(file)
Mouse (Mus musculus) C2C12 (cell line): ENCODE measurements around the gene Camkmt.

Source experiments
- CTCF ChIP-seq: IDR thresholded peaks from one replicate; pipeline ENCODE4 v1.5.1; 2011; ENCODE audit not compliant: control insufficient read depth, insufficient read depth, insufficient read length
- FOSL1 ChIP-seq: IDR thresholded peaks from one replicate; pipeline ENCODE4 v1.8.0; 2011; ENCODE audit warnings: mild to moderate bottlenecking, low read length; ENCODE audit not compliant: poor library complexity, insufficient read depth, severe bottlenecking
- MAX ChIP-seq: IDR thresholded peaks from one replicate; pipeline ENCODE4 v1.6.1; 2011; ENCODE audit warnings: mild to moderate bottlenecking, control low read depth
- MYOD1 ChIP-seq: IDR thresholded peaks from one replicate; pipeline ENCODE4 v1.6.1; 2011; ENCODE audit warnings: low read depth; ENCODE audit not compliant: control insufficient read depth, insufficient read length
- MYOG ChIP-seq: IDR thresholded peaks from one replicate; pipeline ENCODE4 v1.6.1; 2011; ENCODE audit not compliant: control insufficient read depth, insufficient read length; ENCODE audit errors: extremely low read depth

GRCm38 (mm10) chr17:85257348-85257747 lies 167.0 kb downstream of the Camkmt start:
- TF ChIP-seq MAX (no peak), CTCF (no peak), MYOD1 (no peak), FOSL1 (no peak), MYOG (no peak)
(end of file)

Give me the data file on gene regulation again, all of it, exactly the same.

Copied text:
Mouse (Mus musculus) C2C12 (cell line): ENCODE measurements around the gene Camkmt.

Source experiments
- CTCF ChIP-seq: IDR thresholded peaks from one replicate; pipeline ENCODE4 v1.5.1; 2011; ENCODE audit not compliant: control insufficient read depth, insufficient read depth, insufficient read length
- FOSL1 ChIP-seq: IDR thresholded peaks from one replicate; pipeline ENCODE4 v1.8.0; 2011; ENCODE audit warnings: mild to moderate bottlenecking, low read length; ENCODE audit not compliant: poor library complexity, insufficient read depth, severe bottlenecking
- MAX ChIP-seq: IDR thresholded peaks from one replicate; pipeline ENCODE4 v1.6.1; 2011; ENCODE audit warnings: mild to moderate bottlenecking, control low read depth
- MYOD1 ChIP-seq: IDR thresholded peaks from one replicate; pipeline ENCODE4 v1.6.1; 2011; ENCODE audit warnings: low read depth; ENCODE audit not compliant: control insufficient read depth, insufficient read length
- MYOG ChIP-seq: IDR thresholded peaks from one replicate; pipeline ENCODE4 v1.6.1; 2011; ENCODE audit not compliant: control insufficient read depth, insufficient read length; ENCODE audit errors: extremely low read depth

GRCm38 (mm10) chr17:85257348-85257747 lies 167.0 kb downstream of the Camkmt start:
- TF ChIP-seq MAX (no peak), CTCF (no peak), MYOD1 (no peak), FOSL1 (no peak), MYOG (no peak)